NLRB Okays Union Campaign Deception

A responsibility of the National Labor Relations Board is to protect employees’ right to a free and fair choice of labor representatives. Given that, it would make sense if the NLRB set aside union elections because one of the parties tried to influence the vote by deception.

But since the 1982 NLRB decision, Midland National Life Insurance Co., 263 NLRB 127 (1982), the Board has concluded that only in cases of extremely deceptive campaign practices, it would not review the veracity of campaign literature during union election campaigns and that union election results would only be set aside when the misleading statements are “forged documents which render the voters unable to recognize propaganda for what it is.”

On May 9, 2014, in Durham School Services, 360 NLRB No. 108 (2014)the NLRB three-member panel applied the Midland standard which let the International Brotherhood of Teamsters Local 991 off the hook for distributing deceptive campaign propaganda in its efforts to organize employees at Durham School Services.

The Teamsters, on the day before the election, distributed a flyer, which comprised around 80 names and photos of eligible voters with captions proclaiming their intent to vote for the union.

But one of the Durham employees shown on the union flyer, April Perez, said in an affidavit she did not intend to vote for union representation, nor authorize the Teamsters to use her photo and attribute a quote to her. In addition, Perez had no intention of publicizing how she intended to vote.

So, Durham School Services, the employer, relying on Ms. Perez’s affidavit, filed an objection with the NLRB, which alleged, “the Union deceived voters by distributing a campaign flyer that contained pictures of eligible voters and statements misrepresenting their intent to vote for the Union.”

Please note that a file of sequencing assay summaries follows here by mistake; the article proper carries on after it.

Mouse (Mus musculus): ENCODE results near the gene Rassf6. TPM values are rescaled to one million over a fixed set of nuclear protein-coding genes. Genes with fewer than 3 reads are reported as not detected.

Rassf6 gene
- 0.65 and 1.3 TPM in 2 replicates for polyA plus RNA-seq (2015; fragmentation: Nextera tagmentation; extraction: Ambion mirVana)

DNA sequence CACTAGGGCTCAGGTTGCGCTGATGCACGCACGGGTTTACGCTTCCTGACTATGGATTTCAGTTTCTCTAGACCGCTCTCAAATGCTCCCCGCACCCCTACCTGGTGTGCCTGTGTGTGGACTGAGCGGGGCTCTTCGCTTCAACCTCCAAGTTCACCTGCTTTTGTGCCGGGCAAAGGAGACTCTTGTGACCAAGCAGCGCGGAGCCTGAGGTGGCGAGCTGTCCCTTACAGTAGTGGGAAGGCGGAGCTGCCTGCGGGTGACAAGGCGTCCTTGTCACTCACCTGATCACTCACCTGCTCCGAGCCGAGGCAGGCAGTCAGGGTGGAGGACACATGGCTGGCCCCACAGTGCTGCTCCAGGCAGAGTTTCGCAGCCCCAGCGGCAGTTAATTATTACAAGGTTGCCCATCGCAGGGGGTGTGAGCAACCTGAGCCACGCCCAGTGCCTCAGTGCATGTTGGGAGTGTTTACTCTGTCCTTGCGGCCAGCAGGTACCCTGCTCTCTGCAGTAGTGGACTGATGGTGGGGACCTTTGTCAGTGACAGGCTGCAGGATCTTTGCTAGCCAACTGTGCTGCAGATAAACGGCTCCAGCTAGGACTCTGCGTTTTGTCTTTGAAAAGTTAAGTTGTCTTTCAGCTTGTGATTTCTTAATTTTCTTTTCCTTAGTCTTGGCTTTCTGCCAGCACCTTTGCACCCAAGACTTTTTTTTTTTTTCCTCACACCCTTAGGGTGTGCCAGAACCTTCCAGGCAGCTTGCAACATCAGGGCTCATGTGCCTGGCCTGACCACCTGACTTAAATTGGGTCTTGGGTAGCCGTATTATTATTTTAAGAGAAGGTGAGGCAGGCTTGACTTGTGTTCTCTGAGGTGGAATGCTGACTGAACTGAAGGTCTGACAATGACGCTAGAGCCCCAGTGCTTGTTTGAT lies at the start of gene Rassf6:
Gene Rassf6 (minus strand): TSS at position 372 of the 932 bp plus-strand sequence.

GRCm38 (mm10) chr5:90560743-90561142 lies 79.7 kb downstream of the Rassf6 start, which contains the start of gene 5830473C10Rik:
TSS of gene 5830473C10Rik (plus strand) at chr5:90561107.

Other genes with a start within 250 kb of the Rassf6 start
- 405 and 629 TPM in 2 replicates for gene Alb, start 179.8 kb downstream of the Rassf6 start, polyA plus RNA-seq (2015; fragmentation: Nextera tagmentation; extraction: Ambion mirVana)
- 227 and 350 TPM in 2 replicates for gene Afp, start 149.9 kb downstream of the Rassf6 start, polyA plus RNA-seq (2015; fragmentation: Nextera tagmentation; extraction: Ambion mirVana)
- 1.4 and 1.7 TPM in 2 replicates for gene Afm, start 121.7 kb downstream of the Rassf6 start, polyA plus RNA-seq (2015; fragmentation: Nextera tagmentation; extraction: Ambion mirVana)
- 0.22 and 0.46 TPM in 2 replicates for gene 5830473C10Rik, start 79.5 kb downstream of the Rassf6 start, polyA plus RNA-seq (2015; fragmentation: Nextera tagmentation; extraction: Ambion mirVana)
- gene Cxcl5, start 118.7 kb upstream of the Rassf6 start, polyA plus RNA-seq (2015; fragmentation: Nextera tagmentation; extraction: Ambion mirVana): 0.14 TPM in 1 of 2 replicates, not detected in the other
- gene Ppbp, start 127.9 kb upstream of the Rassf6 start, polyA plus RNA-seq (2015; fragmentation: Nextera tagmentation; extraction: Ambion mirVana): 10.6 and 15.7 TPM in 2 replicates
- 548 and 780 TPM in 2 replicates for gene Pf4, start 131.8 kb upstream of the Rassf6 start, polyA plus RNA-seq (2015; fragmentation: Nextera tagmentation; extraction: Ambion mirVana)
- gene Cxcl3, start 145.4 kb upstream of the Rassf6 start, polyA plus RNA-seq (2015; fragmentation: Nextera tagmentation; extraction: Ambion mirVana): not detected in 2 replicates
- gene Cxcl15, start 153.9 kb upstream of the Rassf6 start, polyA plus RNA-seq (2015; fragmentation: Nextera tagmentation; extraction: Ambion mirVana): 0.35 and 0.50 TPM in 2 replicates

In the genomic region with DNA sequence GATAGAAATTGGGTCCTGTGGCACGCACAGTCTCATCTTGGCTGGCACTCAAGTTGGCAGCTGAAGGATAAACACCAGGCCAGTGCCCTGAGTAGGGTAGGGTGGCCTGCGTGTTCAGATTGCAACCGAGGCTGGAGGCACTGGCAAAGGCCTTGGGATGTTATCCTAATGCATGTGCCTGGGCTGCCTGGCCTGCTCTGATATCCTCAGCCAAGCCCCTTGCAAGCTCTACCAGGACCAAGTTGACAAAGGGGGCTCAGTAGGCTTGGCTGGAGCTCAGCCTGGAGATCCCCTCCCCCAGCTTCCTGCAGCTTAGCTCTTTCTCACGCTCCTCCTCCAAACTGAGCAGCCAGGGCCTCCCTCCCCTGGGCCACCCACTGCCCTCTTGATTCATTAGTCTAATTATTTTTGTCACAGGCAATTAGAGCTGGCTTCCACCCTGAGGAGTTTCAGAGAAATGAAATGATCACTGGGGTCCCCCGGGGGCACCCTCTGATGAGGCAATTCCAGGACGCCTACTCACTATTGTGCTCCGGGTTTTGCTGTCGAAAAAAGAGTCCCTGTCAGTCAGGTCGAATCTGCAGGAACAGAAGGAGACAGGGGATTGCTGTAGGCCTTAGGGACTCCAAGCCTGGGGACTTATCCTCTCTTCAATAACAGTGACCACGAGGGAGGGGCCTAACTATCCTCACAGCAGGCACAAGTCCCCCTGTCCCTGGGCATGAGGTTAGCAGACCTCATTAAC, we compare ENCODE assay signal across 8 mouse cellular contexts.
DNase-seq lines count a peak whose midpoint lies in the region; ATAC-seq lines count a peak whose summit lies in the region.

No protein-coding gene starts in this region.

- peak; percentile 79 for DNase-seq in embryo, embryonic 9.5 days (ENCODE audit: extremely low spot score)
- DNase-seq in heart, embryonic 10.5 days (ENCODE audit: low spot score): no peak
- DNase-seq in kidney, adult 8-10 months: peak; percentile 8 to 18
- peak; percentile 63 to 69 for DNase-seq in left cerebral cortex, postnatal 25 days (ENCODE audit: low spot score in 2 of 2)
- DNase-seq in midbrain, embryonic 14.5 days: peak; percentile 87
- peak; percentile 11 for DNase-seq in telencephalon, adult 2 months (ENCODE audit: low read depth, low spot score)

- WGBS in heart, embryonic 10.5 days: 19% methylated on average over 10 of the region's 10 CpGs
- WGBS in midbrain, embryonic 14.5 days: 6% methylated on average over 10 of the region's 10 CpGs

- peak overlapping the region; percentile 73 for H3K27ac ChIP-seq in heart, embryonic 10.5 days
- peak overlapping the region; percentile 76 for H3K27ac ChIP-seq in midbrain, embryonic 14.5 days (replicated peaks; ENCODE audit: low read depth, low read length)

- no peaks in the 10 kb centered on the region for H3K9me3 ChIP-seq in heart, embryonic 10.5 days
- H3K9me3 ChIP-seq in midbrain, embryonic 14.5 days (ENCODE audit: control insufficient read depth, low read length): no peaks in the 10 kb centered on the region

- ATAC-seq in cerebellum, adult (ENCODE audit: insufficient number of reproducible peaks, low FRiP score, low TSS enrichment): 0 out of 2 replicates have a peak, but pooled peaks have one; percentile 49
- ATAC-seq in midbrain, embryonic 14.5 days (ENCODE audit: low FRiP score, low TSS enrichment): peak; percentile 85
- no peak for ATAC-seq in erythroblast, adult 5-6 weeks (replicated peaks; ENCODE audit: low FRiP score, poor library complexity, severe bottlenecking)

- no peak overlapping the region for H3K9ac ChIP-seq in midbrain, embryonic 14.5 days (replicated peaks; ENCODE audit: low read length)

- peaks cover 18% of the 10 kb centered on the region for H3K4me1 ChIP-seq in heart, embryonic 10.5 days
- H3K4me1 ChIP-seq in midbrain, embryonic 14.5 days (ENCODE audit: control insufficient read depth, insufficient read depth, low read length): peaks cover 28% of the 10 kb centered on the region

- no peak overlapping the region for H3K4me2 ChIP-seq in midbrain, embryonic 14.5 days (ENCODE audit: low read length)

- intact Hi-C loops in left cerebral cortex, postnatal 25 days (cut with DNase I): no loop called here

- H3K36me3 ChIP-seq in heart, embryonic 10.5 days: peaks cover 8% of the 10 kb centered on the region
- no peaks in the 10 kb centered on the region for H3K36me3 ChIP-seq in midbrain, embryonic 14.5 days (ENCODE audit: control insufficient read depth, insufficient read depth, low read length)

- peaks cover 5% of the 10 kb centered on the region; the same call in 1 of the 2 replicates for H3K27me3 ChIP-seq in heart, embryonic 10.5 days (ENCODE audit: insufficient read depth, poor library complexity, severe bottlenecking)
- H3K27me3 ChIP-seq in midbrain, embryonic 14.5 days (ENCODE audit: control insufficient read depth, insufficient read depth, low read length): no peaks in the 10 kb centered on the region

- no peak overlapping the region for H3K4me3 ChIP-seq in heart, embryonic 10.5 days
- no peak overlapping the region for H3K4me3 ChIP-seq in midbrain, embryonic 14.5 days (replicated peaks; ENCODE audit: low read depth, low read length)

However, according to the NLRB decision, Perez admits she signed a waiver, which she did not read, giving the Teamsters authorization to use her photo. Thus, the Board concluded, “there is no basis to conclude, as a factual matter, that the Union engaged in any misrepresentation.”

But that is not all. The NLRB members’ decision makes clear, even if Perez did not support the Teamsters or authorize them to use her image that under the Midland standard, the Teamsters did nothing wrong:

At most, then, the Employer’s evidence suggests a possible misrepresentation of an employee’s sentiments which, under Midland, provides no basis for setting aside an election.

Unfortunately, due to the Midland standard, the current pro-union Board has a lot of leeway to rule unions’ use of misrepresentation and deception is acceptable.

Simply, the NLRB should revert back to the precedent set in Hollywood Ceramics, Co., 140 NLRB 221, 1962 WL 16173 (1962). Under Hollywood Ceramics, the Board would review campaign propaganda for truthfulness and when campaign literature substantially departed from the truth then the Board would set aside the election.